I saw a post not long ago on Facebook which triumphantly proclaimed a tornado had been diverted from its path away from the writer's home because of anointed and powerful prayers.  Then a day or two later the same writer was expressing sympathy for the damage and the destruction in the immediate neighbourhood due to the same tornado that had been "prayed away".  

Back to these hurricanes.  I heard of one group who daily stood on a pier at Jacksonville Beach rebuking the storm and sending it out to sea.  It did the opposite sadly and hit the west coast of Florida which sent a huge tidal surge onto the east coast.  I'm sure there was lots of good intention but I imagine there is also a lot of disappointment now as Jacksonville was particularly badly flooded.

Some people are even claiming, “These hurricanes are not the result of global warming; they are the Judgment of God because of the innocent blood crying to Him for vengeance,”  There are numerous other examples that have cropped up this week.  Even in the terminology of some Insurance companies natural disasters are described as Acts of God.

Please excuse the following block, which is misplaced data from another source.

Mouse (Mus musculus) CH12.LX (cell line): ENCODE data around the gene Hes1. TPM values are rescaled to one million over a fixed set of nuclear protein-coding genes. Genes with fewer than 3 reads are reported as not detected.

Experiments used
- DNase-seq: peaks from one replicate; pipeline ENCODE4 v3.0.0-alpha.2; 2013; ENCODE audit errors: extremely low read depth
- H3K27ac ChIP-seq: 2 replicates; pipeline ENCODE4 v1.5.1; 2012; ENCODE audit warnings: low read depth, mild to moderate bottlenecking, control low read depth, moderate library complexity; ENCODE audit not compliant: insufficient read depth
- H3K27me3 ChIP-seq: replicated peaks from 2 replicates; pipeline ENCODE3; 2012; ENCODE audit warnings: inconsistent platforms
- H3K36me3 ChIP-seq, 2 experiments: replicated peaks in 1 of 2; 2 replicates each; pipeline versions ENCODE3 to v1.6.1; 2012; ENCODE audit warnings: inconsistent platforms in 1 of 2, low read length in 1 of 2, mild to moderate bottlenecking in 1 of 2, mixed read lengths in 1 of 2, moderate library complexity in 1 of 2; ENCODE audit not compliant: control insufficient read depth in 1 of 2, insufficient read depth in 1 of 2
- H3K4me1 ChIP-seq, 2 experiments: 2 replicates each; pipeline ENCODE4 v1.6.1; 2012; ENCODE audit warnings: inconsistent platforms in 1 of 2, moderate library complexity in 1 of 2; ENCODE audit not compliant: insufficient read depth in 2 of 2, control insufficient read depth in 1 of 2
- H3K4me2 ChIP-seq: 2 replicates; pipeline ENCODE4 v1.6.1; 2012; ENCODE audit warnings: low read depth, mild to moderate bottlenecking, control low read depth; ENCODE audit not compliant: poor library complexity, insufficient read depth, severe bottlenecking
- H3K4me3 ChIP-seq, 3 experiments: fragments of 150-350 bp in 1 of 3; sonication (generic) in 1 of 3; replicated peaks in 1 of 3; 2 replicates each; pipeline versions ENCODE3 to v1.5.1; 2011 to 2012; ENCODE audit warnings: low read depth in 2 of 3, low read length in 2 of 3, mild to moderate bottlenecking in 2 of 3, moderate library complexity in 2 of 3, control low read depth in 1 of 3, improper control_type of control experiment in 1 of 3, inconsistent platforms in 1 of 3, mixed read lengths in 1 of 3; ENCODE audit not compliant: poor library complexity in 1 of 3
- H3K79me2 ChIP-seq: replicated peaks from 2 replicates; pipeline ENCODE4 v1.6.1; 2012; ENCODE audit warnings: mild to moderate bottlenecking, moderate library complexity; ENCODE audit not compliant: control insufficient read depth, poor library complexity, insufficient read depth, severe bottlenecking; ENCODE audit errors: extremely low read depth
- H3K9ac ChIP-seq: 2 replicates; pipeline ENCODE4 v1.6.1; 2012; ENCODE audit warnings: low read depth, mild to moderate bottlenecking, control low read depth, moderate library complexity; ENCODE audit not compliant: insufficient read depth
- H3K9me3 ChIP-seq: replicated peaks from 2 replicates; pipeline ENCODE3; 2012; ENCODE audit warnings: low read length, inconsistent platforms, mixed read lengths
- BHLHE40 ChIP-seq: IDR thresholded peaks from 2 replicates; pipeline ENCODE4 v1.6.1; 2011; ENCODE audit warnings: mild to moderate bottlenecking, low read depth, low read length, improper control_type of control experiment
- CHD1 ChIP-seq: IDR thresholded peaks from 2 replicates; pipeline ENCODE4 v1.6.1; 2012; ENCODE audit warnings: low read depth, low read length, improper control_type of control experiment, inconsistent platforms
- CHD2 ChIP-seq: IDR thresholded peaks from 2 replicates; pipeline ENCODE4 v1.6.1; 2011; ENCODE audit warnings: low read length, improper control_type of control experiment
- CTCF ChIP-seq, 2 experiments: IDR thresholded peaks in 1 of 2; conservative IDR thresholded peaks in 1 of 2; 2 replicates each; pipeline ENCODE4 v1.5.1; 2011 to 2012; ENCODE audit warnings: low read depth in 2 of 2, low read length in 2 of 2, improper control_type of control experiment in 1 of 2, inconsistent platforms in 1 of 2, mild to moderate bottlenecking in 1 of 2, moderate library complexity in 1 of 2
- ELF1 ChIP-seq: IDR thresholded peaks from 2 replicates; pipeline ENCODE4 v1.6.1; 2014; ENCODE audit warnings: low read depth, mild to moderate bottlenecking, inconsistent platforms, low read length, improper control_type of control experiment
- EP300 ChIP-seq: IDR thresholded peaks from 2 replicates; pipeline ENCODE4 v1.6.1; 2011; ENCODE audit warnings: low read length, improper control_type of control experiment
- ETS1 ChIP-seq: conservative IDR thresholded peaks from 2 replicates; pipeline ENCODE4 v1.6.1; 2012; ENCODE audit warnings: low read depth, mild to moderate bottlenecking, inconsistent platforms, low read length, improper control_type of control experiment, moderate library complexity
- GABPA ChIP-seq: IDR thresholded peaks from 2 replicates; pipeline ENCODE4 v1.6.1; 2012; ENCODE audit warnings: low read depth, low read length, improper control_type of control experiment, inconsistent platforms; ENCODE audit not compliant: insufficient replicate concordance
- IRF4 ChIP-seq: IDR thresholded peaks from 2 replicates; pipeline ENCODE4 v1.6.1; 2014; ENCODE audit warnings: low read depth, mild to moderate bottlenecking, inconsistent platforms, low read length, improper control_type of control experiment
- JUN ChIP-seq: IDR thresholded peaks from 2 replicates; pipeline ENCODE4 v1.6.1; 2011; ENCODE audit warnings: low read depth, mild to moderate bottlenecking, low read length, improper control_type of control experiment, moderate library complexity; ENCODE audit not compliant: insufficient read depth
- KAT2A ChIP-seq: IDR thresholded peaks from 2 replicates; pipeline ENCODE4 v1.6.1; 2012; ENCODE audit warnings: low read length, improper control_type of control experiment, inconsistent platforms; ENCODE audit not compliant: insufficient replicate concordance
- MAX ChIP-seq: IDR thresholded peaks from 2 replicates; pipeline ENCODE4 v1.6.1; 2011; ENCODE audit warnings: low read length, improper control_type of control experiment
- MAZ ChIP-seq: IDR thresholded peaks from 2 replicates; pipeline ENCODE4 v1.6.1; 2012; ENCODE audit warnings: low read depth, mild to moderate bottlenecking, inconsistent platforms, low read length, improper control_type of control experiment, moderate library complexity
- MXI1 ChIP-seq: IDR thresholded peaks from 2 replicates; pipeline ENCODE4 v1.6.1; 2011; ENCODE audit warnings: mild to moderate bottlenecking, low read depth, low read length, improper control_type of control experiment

Are natural disasters the judgement of God, or as some have said, a warning from Him to repent, a way of God trying to get out attention? Bolts of lightening are considered in the same way by many not least Martin Luther who over 500 years ago made avow to become a monk after narrowly missing being hit by lightning.  Earthquakes are similarly viewed. The devastating earthquake that struck Haiti a few years ago was widely believed to be God's judgement on the poorest nation on the planet because of their widespread practice of voodoo.

So what do we make of all this?  Is this the Judgement of God on America and Florida or the tiny islands of the Caribbean?  Why them and not North Korea or Walton on Thames?